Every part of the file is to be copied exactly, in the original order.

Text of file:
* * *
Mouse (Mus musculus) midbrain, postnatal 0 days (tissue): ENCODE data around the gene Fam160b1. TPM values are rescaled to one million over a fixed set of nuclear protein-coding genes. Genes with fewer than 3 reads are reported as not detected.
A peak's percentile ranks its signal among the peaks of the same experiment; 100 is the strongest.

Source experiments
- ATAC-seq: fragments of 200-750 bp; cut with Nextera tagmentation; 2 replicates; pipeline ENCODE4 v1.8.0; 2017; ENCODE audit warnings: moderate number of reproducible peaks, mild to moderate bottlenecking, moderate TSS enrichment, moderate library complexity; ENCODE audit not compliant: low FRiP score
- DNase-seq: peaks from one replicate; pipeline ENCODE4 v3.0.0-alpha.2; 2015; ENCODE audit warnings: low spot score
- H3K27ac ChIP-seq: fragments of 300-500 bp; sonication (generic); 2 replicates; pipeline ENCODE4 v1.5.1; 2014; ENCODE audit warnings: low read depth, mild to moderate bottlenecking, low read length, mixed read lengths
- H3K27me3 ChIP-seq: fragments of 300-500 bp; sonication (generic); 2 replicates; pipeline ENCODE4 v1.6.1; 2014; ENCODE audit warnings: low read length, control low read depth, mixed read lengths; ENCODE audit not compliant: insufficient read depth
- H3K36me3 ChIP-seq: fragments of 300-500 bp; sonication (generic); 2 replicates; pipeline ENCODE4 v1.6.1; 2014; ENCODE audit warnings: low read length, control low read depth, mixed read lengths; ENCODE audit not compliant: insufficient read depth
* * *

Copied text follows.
Mouse (Mus musculus) midbrain, postnatal 0 days (tissue): ENCODE data around the gene Fam160b1. TPM values are rescaled to one million over a fixed set of nuclear protein-coding genes. Genes with fewer than 3 reads are reported as not detected.
A peak's percentile ranks its signal among the peaks of the same experiment; 100 is the strongest.

Source experiments
- ATAC-seq: fragments of 200-750 bp; cut with Nextera tagmentation; 2 replicates; pipeline ENCODE4 v1.8.0; 2017; ENCODE audit warnings: moderate number of reproducible peaks, mild to moderate bottlenecking, moderate TSS enrichment, moderate library complexity; ENCODE audit not compliant: low FRiP score
- DNase-seq: peaks from one replicate; pipeline ENCODE4 v3.0.0-alpha.2; 2015; ENCODE audit warnings: low spot score
- H3K27ac ChIP-seq: fragments of 300-500 bp; sonication (generic); 2 replicates; pipeline ENCODE4 v1.5.1; 2014; ENCODE audit warnings: low read depth, mild to moderate bottlenecking, low read length, mixed read lengths
- H3K27me3 ChIP-seq: fragments of 300-500 bp; sonication (generic); 2 replicates; pipeline ENCODE4 v1.6.1; 2014; ENCODE audit warnings: low read length, control low read depth, mixed read lengths; ENCODE audit not compliant: insufficient read depth
- H3K36me3 ChIP-seq: fragments of 300-500 bp; sonication (generic); 2 replicates; pipeline ENCODE4 v1.6.1; 2014; ENCODE audit warnings: low read length, control low read depth, mixed read lengths; ENCODE audit not compliant: insufficient read depth